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Selection Of Thailand's New Prime Minister Delayed Again, To Await Court Decision On Election Winner

The progressive Move Forward Party finished in first place in the May election and assembled an eight-party coalition with 312 seats in the 500-member lower house. 

Pita Limjaroenrat, Prime Minister-elect of Thailand
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A parliamentary vote to select Thailand's new prime minister expected on Friday was delayed again after a court put off a decision in a case involving the progressive party that won May's election, adding to growing uncertainty about when a new government can take office.

The Constitutional Court on Thursday said it needs more time to deliberate on whether to accept a petition from the state ombudsman on whether it was constitutional for Parliament to bar Move Forward Party leader Pita Limjaroenrat, the surprise election winner, from being nominated as a prime ministerial candidate a second time.

The progressive Move Forward Party finished in first place in the May election and assembled an eight-party coalition with 312 seats in the 500-member lower house. 

But Parliament has struggled to confirm a new prime minister, which requires a majority vote together with the conservative 250-member appointed Senate. Pita's initial bid last month fell short by more than 50 votes, largely because only 13 senators backed him. He was barred from a second try the following week when Parliament voted that he could not submit his name again.

Many senators, who were appointed by a previous military government, said they would not vote for Pita because of his party's call to reform a law that makes it illegal to defame Thailand's royal family. 

Critics say the law, which carries a penalty of up to 15 years in prison, has been abused as a political weapon. The Senate's members see themselves as guardians of conservative royalist values which hold the monarchy to be sacrosanct.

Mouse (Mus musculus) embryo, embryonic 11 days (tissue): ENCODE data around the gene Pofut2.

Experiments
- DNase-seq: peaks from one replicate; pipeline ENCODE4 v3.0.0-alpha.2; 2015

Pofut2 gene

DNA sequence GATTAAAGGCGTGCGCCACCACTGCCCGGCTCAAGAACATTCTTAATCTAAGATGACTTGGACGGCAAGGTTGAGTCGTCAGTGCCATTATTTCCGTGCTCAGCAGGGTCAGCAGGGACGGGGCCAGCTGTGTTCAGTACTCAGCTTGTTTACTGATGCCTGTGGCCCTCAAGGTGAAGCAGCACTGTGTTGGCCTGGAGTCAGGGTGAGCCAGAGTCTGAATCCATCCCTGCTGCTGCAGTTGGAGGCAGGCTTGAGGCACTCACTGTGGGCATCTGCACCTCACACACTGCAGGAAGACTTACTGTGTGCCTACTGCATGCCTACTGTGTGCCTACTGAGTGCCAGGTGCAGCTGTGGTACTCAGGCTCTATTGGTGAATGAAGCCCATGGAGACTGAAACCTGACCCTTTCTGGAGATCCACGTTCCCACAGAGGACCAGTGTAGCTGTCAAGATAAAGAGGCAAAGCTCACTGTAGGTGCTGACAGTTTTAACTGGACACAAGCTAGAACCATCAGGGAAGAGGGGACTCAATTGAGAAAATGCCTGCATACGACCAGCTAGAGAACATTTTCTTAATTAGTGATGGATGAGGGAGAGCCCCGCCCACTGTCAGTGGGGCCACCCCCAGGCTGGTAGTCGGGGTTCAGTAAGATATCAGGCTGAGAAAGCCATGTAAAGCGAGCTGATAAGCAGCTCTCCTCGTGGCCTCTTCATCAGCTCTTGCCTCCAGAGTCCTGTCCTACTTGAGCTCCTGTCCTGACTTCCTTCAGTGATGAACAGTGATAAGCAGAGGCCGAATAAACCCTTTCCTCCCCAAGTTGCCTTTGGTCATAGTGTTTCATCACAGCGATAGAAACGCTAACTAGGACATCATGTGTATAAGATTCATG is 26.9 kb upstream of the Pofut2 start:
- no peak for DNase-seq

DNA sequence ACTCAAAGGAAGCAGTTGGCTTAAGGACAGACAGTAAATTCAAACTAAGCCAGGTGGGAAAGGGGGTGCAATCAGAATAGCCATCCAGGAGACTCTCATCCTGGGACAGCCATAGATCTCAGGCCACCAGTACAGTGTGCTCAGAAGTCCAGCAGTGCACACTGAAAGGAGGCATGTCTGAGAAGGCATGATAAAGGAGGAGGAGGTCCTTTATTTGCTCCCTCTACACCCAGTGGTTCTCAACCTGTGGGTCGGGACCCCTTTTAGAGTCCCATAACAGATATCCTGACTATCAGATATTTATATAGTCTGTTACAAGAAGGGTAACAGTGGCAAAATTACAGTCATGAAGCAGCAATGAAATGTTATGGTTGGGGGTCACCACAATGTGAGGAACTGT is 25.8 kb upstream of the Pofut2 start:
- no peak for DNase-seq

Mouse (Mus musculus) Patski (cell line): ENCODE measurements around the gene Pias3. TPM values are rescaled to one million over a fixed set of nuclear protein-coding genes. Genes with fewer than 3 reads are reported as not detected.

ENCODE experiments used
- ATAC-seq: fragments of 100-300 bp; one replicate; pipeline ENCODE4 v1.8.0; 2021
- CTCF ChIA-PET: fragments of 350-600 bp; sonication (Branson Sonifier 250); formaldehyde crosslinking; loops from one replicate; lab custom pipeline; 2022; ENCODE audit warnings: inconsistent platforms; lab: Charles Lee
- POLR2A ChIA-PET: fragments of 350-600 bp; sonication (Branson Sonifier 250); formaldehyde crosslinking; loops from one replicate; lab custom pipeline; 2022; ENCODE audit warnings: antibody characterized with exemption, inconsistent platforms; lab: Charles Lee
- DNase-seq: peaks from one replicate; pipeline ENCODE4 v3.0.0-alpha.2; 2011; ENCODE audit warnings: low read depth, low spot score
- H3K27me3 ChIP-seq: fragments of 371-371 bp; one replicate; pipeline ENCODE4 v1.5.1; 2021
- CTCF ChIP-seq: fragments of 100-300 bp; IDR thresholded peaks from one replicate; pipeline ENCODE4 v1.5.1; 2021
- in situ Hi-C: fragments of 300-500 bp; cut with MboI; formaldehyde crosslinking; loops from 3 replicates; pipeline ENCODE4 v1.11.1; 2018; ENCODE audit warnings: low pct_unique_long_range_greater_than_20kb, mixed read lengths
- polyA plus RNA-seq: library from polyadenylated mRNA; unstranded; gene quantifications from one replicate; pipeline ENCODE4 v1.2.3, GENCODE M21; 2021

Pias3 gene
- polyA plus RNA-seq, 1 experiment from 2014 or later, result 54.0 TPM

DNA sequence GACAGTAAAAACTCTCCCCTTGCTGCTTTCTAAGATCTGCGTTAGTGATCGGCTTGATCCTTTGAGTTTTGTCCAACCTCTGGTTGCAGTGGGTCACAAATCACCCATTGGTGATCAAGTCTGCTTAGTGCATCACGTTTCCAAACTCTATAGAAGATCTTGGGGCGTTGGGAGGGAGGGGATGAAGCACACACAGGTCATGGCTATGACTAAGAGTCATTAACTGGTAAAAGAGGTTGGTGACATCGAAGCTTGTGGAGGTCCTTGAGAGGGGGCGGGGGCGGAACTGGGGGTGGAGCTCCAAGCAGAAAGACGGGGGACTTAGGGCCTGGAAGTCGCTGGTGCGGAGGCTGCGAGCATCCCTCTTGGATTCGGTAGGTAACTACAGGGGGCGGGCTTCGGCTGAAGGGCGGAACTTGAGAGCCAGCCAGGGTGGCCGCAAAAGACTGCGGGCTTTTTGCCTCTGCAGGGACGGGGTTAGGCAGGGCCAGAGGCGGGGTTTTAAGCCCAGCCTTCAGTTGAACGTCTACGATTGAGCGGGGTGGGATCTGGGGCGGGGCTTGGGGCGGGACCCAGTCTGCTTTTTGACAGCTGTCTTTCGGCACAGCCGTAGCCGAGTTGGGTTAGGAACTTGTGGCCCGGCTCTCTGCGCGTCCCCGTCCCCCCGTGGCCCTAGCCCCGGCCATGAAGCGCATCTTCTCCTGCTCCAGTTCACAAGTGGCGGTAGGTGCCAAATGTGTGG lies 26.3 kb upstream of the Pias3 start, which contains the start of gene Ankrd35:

Move Forward, whose agenda appealed greatly to younger voters, also seeks to reduce the influence of the military, which has staged more than a dozen coups since Thailand became a constitutional monarchy in 1932, and big business monopolies.

After Pita was barred from a second bid, several complaints were submitted to the state ombudsman asserting that the action violated the constitution. The complainants include private citizens and lawmakers from Pita's party. When the case was filed to the court last week, Parliament postponed the vote but rescheduled it days later, although the court had yet to make a decision.

The court said in a statement Thursday that it will meet again on August 16 to decide whether to accept the petition. If accepted, the court could order the vote to be postponed until it issues a ruling. House Speaker Wan Muhamad Noor Matha said the vote for a prime minister would be delayed pending the court's decision. 

He said Parliament will still convene on Friday to debate a Move Forward petition seeking an amendment of the military-enacted constitution to eliminate the Senate's de facto ability to veto a prime minister candidate.

Regardless of the court ruling, Pita's chances of being nominated again appear nil. Move Forward faces several legal challenges which its supporters see as dirty tricks deployed by its political opponents to cling to power. One of the cases, which accuses Pita of violating the constitution by running for office while allegedly holding shares in a media company, resulted in him being suspended from Parliament last month while Parliament was debating his second nomination.

In the latest major blow, Pheu Thai, the second biggest party in the eight-party coalition, which took over the lead role in forming a government after Move Forward's two attempts, said Wednesday that Move Forward has been excluded because its platform to reform the royal defamation law made it impossible to rally enough support from other parties and the Senate. 

Chonlanan Srikaew, Pheu Thai's leader, said the party does not support Move Forward's call to amend the law and will form a coalition with new partners and nominate its candidate, real estate tycoon Srettha Thavisin, as prime minister.

Pheu Thai is the latest in a string of parties affiliated with ex-Prime Minister Thaksin Shinawatra, a billionaire populist who was ousted in a 2006 military coup. His daughter has announced that he plans to return on Aug. 10 following years of self-imposed exile to escape a prison term in several criminal cases which he has decried as politically motivated. The party's plan to unveil its new coalition partners on Thursday was also postponed following the court's announcement. 

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